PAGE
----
Liz Truss thought ‘why me, why now?’ after Queen’s death


Liz Truss has revealed how she thought “why me, why now?” when she was told that Queen Elizabeth II had died.

The former prime minister said she went into a “state of shock” after learning of the Queen’s death in September 2022.

She said there “simply wasn’t any sense that the end would come as quickly as it did” during their second and final audience two days before.

Ms Truss, who spent 49 days in office, also recalled how the late Queen advised her to “pace yourself”.

“Maybe I should have listened,” the former Tory leader writes in an extract from her memoir, Ten Years to Save the West, published on Mail+.

Ms Truss was forced to stand down in October 2022 after her mini-budget sparked economic turmoil. Her brief time in power made her the shortest-serving prime minister in Britain’s history.

Queen Elizabeth II, the UK’s longest-serving monarch, died on 8 September 2022, aged 96. She met and appointed Liz Truss to No 10 on 6 September, just two days prior.


Recalling the meeting, Ms Truss writes in her memoir that the monarch was “standing up as she greeted me in her drawing room”.

“I was told she’d made a special effort to do so but she gave no hint of discomfort throughout our discussion.

“This was only my second one-on-one audience with her. On the previous occasion, after I’d been removed from a different job in the government, she’d remarked that being a woman in politics was tough.

“For about 20 minutes, we discussed politics – and it was clear she was completely attuned to everything that was happening, as well as being typically sharp and witty. There simply wasn’t any sense that the end would come as quickly as it did.”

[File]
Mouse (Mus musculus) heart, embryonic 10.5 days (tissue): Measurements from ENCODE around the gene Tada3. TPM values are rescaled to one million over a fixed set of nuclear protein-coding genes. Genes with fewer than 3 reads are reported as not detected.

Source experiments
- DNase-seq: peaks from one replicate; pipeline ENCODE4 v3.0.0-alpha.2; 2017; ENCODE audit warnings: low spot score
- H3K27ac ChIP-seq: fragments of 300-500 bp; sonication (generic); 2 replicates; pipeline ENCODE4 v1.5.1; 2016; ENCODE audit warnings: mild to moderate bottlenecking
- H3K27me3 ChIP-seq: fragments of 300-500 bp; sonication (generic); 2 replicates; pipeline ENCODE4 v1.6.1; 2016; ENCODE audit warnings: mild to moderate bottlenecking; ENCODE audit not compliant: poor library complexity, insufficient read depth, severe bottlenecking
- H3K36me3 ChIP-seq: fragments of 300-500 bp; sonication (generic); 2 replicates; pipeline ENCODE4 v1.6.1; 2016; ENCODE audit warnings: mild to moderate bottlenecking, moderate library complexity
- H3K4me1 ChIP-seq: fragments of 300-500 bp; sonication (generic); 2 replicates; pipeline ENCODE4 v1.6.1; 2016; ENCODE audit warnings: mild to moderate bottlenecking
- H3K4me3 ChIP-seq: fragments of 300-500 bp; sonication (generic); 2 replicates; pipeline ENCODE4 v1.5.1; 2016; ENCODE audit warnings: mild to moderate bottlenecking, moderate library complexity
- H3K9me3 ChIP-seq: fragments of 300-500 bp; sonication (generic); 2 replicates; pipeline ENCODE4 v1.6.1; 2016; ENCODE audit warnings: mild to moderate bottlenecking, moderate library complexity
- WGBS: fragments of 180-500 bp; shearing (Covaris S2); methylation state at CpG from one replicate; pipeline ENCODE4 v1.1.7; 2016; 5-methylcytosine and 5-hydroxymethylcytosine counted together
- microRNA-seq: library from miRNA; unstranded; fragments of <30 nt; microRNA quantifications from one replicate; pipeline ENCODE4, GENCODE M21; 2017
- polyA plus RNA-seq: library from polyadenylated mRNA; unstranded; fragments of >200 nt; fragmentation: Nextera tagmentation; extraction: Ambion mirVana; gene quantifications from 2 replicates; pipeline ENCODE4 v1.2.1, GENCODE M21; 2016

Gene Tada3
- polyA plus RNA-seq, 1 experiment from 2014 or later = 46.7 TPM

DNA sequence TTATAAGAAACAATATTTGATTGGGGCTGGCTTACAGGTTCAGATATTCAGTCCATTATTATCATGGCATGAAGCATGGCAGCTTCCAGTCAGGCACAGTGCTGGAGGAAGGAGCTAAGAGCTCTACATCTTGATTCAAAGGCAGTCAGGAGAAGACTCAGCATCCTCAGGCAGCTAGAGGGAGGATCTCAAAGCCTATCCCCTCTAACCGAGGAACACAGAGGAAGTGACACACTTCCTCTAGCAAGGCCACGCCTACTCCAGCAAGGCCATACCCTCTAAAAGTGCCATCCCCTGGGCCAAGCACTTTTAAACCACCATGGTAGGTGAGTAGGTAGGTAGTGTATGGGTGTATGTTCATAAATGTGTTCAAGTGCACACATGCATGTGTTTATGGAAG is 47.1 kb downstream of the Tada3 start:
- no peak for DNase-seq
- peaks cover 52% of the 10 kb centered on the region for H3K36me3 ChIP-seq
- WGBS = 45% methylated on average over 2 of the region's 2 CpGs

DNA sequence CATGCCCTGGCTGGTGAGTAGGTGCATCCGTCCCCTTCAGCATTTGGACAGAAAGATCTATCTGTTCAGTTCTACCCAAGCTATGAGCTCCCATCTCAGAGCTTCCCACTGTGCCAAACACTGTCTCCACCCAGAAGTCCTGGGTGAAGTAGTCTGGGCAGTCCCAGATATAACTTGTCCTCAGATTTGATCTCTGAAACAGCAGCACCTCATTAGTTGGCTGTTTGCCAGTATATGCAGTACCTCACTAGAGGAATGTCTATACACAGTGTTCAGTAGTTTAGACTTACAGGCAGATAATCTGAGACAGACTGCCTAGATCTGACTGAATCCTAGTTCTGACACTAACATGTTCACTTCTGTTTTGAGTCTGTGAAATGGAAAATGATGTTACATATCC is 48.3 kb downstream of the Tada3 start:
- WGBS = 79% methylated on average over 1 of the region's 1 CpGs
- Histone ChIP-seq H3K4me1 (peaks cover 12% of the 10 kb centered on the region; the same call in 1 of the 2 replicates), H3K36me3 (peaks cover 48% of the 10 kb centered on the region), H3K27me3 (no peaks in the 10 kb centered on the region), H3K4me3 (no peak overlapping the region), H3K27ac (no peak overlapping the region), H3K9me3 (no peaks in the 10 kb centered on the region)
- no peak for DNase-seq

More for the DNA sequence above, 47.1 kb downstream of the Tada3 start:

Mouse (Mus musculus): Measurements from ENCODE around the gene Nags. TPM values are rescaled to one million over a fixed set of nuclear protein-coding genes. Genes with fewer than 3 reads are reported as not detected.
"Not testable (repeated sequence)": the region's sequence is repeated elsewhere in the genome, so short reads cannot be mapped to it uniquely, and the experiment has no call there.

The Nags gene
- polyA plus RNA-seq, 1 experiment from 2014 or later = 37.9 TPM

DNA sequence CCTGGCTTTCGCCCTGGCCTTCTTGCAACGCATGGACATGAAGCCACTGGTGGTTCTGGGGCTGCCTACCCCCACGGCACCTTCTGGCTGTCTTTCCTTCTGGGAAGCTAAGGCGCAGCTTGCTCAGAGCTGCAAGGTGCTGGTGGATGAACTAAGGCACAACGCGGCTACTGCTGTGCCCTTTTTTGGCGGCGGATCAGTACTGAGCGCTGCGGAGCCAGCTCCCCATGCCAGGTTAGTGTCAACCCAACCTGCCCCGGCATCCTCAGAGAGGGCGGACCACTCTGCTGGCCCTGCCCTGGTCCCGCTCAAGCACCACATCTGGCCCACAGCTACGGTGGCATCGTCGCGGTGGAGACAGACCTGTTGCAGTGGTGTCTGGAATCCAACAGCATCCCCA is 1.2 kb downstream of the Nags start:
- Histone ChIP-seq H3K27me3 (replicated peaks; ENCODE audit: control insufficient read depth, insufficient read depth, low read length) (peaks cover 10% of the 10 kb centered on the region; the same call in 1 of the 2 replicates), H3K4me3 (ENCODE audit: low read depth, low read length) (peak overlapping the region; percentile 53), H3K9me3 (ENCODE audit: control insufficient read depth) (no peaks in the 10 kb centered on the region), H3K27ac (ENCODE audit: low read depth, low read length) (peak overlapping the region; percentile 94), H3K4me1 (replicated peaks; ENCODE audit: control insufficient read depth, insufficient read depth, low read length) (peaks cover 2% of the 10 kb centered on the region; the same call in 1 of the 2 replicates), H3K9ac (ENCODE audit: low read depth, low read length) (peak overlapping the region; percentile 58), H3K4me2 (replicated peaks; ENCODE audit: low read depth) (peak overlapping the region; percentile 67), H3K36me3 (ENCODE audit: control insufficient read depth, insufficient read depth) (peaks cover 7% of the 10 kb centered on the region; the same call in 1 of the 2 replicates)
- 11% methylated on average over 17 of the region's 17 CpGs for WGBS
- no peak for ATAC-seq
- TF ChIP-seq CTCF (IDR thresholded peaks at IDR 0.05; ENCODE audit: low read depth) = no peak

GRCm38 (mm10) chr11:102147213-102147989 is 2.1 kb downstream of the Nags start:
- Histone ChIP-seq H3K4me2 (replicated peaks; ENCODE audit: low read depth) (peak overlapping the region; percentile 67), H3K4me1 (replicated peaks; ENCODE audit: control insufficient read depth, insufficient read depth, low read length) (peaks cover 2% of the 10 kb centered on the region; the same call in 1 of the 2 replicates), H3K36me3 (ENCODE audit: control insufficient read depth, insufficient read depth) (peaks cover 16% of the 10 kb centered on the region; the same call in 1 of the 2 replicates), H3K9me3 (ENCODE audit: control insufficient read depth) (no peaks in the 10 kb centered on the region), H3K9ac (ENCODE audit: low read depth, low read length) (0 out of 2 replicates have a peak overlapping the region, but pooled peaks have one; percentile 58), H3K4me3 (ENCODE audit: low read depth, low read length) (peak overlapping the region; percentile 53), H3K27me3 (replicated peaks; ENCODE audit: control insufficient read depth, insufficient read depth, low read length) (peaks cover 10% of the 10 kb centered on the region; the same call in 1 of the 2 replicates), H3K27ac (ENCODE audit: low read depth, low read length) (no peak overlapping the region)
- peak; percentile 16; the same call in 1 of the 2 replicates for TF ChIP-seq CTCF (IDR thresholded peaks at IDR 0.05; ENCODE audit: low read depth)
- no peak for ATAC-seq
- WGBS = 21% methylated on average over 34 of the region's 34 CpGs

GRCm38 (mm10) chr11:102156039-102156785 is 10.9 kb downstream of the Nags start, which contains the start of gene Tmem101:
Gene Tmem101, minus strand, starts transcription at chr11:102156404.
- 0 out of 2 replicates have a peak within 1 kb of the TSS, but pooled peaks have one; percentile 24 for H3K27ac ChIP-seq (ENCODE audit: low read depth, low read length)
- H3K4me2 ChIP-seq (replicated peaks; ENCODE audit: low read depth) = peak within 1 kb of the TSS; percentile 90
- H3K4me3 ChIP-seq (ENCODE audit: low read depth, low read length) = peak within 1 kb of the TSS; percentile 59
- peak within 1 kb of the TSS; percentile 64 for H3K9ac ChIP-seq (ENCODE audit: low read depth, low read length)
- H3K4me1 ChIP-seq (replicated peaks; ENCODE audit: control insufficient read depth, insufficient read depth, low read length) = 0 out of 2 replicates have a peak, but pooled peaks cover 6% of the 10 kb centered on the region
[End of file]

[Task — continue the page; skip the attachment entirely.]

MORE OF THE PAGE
PA Media Liz Truss and the Queen shake handsPA Media
Queen Elizabeth and Liz Truss during an audience at Balmoral on Tuesday 6 September 2022

Ms Truss said the “machine kicked into action” when word reached Downing Street a day later that the Queen would not be available to join via videolink, as planned, a formal swearing in of new ministers.

“My black mourning dress was fetched from my house in Greenwich, south London,” Ms Truss writes.

“Frantic phone calls took place with Buckingham Palace. I started to think about what on earth I was going to say if the unthinkable happened.

“On Thursday, we received the solemn news that the Queen had died peacefully at Balmoral. To be told this on only my second full day as prime minister felt utterly unreal. In a state of shock, I found myself thinking: ‘Why me, why now?'”

Ms Truss says she was “overcome by a profound sense of sadness” and recalled breaking down in “floods of tears on the sofa” when watching the Queen’s coffin depart Balmoral for Edinburgh that weekend.

She adds: “I knew I’d never forget my last meeting with Her Majesty – and especially what she said towards the end of our talk in her drawing room. Being prime minister, she warned me, is incredibly ageing. She also gave me two words of advice: ‘Pace yourself.’

“Maybe I should have listened.”

Ms Truss stepped down after she and her chancellor Kwasi Kwarteng’s £45bn package of tax cuts panicked the markets and brought the pound to a then-record low.

According to Mail+, she defends the plans in her memoir and says the Treasury, the Bank of England and the Office for Budget Responsibility – which she describes as a “three-headed hydra” – were “barriers to our plans”.

Ms Truss writes how she had been considering whether to “appoint new senior leaders in the Bank of England and Treasury” but admits this would have “amounted to a declaration of war on the economic establishment”.

“It would also have taken time we didn’t have,” she adds.


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